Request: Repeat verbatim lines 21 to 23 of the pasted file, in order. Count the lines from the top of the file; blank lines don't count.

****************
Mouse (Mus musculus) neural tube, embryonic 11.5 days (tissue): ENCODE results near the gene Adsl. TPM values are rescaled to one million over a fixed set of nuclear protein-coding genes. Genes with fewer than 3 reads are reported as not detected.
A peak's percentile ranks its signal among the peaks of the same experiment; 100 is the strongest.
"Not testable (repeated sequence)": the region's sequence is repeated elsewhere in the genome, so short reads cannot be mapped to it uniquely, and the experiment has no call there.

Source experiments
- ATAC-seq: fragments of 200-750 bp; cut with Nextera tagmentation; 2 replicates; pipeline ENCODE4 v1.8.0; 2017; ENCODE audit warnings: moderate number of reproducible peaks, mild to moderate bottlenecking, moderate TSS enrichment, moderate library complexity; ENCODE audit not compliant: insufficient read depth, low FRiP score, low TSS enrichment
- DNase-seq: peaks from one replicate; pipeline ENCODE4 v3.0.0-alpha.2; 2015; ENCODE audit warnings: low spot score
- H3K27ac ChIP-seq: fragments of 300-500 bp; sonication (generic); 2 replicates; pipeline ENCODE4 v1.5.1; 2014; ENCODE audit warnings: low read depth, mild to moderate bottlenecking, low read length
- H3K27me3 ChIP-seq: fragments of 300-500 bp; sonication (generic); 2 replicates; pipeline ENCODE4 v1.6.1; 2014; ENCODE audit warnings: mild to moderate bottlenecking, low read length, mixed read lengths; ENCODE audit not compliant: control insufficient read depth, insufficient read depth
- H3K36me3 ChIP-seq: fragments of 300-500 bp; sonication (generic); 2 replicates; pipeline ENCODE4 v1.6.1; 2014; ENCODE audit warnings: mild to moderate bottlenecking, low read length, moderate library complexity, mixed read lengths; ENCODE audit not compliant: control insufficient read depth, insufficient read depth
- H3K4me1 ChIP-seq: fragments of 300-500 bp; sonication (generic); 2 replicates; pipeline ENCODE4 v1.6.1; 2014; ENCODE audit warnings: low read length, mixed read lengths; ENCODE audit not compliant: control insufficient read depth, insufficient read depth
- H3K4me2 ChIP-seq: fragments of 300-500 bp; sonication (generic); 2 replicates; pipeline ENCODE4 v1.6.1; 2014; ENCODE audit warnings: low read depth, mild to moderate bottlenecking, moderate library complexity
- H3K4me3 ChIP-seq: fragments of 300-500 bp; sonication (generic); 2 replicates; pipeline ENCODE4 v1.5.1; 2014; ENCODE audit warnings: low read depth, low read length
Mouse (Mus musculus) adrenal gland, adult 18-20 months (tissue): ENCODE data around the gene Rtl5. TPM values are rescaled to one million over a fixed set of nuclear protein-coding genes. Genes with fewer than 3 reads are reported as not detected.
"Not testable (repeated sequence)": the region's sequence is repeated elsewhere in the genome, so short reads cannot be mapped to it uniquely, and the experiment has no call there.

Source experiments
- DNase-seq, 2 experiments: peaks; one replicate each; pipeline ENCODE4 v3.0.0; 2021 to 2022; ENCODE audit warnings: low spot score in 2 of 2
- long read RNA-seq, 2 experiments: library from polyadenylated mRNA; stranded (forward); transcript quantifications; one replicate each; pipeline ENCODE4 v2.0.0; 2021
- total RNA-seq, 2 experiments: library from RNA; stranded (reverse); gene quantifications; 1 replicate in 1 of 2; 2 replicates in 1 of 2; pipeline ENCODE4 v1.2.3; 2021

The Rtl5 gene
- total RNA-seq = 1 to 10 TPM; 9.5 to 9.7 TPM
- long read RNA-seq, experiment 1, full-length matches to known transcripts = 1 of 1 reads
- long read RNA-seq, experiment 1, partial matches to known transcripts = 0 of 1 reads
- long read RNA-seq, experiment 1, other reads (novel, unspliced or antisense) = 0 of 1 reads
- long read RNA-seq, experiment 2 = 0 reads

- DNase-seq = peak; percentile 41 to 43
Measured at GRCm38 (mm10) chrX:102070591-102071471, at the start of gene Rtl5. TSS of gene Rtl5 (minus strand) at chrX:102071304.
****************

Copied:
- long read RNA-seq, experiment 1, full-length matches to known transcripts = 1 of 1 reads
- long read RNA-seq, experiment 1, partial matches to known transcripts = 0 of 1 reads
- long read RNA-seq, experiment 1, other reads (novel, unspliced or antisense) = 0 of 1 reads